New OO Gauge Class 73 Liveries Announced by Dapol. Pre order today with FREE UK SHIPPING!
Dapol are delighted to announce the launch of a new series of OO Gauge Class 73 models at the 2022 London Festival of Railway Modelling. This production run will see the return of BR Blue livery models that have not featured in the line up since the model run was released in November 2015.
DCC Ready - £131.75
DCC Fitted - £157.25
DCC Sound - £242.25
4D-006-015 Class 73 JB Electric Blue E6012 SYP
4D-006-016 Class 73 JB Early Blue SYP & Double Arrow Logo E6031
4D-006-017 Class 73 JA BR Blue FYP 73002
4D-006-018 Class 73 JB BR Blue FYP 73120
4D-006-019 Class 73 JB Large Logo BR Blue 73126
4D-006-020 Class 73 JB Intercity Executive 73136
4D-006-021 Class 73 JB GB Railfreight Battle of britain 73109
• Detailed body with etched grills and separately fitted handrails
• RP25.100 darkened wheels
• Metal sprung buffers
• 5 pole Super creep motor with twin brass fly wheels for controlled pulling power and incredible slow running speed
• All wheel drive and pick up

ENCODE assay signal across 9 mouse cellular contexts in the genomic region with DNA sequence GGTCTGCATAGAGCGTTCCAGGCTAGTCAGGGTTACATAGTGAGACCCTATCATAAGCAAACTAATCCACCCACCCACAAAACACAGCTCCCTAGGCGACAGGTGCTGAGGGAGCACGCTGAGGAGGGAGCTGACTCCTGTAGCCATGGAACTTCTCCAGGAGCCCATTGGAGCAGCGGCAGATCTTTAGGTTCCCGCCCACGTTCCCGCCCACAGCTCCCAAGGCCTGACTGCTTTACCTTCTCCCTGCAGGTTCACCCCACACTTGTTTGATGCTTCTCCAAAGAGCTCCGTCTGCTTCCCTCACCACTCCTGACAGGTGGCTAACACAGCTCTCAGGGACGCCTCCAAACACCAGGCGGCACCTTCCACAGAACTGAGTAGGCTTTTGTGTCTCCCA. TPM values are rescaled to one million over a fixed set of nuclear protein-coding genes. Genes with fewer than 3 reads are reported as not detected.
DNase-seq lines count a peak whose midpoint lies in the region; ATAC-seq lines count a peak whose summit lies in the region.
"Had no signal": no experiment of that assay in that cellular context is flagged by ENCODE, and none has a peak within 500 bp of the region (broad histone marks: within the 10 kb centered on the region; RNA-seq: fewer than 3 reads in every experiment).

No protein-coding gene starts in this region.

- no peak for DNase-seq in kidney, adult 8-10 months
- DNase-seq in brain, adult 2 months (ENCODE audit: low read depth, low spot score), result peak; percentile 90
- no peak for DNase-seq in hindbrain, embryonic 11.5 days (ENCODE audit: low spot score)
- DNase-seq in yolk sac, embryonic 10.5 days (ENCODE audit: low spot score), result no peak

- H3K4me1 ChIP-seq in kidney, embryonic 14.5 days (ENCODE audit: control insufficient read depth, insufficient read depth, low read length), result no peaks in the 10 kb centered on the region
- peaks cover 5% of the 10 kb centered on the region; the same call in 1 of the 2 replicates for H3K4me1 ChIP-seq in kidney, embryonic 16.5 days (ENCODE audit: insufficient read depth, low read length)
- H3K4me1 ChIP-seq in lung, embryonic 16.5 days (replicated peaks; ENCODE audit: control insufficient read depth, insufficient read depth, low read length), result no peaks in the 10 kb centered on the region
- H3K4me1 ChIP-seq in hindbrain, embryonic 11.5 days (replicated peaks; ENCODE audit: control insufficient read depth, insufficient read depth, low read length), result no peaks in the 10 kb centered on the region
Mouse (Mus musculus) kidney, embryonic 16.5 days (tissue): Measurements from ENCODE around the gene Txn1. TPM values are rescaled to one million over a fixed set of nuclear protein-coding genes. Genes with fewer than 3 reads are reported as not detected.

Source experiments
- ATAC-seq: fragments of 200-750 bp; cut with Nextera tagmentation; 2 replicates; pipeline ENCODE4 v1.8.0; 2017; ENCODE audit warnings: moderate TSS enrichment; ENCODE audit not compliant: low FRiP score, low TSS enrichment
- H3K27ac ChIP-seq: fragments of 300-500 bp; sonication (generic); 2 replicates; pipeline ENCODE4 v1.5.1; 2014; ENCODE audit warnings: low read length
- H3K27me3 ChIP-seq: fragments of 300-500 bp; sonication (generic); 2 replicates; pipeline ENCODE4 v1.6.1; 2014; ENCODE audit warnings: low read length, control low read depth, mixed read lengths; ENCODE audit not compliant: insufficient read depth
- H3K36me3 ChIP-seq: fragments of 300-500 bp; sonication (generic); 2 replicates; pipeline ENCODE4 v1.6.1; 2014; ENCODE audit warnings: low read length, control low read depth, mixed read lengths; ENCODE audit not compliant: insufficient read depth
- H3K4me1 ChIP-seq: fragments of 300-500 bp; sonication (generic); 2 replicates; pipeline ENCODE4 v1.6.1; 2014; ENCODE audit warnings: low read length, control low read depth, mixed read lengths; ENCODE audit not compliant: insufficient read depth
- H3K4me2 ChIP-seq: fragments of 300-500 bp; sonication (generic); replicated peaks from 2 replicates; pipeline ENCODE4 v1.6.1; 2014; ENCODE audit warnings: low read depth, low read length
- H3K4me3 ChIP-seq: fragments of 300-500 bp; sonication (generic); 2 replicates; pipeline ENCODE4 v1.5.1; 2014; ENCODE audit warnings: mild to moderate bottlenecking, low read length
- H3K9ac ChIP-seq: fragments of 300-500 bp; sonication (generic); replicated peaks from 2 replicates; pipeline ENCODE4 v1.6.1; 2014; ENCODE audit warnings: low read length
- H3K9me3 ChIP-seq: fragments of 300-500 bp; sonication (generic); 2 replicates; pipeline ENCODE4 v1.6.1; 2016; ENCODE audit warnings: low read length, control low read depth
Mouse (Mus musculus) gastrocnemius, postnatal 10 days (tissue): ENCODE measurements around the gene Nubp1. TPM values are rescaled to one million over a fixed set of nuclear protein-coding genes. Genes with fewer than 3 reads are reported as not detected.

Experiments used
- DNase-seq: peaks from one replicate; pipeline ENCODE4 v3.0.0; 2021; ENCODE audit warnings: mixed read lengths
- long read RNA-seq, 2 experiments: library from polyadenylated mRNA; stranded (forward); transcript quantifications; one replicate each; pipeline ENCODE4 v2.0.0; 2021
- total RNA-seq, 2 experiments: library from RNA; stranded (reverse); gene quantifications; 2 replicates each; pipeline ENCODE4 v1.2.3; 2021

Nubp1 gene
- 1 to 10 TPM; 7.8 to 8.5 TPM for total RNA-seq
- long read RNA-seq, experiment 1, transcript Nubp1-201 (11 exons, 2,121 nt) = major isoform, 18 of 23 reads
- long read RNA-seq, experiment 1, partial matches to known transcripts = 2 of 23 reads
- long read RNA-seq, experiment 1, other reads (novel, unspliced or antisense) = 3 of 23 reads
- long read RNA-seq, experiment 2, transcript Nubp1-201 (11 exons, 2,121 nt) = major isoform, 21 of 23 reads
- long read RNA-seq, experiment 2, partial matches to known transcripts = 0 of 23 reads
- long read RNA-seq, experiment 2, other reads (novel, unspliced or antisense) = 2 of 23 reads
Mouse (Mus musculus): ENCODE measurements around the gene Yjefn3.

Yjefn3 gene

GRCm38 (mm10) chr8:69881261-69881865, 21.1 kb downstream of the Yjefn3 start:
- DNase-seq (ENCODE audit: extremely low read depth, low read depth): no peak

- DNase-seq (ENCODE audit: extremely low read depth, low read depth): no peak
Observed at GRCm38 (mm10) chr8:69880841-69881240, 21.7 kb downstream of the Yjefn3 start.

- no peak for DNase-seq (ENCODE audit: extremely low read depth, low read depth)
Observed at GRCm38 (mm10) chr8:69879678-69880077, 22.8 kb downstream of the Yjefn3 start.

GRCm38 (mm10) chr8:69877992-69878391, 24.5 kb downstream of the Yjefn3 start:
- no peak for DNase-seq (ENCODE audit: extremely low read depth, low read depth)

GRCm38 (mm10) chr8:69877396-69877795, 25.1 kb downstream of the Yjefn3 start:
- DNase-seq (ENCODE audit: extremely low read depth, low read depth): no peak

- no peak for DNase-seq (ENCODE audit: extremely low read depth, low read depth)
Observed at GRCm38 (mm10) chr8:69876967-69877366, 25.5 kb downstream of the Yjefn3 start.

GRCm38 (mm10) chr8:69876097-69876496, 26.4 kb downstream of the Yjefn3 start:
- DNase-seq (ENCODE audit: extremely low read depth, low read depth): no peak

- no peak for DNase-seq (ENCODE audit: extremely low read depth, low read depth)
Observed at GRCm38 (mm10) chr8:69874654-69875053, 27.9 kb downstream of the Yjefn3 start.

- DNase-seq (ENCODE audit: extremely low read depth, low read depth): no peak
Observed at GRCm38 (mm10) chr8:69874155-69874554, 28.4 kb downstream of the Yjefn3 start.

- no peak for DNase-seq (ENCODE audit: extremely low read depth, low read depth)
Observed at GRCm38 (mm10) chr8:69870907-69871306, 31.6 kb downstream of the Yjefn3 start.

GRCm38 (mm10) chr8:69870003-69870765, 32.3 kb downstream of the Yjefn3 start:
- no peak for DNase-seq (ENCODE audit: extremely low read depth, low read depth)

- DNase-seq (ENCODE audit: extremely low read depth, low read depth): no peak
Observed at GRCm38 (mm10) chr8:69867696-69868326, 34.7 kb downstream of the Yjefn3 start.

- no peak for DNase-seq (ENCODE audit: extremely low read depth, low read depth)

• Independent directional lights & cab lighting
• Accessory bag with optional fitted components
The British Rail Class 73 is a type of Bo-Bo electro-diesel locomotive and is dual powered, capable of operating electrically from 750V DC third rail or via a small on board diesel engine. The relatively low power of the diesel engine (600 HP) and the scarcity of third rail supply means that the locomotive rarely operates outside the Southern Region. Forty nine Class 73s were built in total. The first six were built by BR at their Eastleigh works in 1962 and were designated Type JA. The remaining forty three locomotives were built by English Electric at Vulcan Foundry at Newton Le Willows between 1965 and 1967 and were designated type JB. The later type JB had a slightly higher power output with a top speed increase from 80 to 90 mph. Since the privatisation of BR many Class 73s were acquired by the smaller operators and have been seen in many different liveries. At least eleven locomotives survive into preservation and several are still in use with GBRF and Network Rail.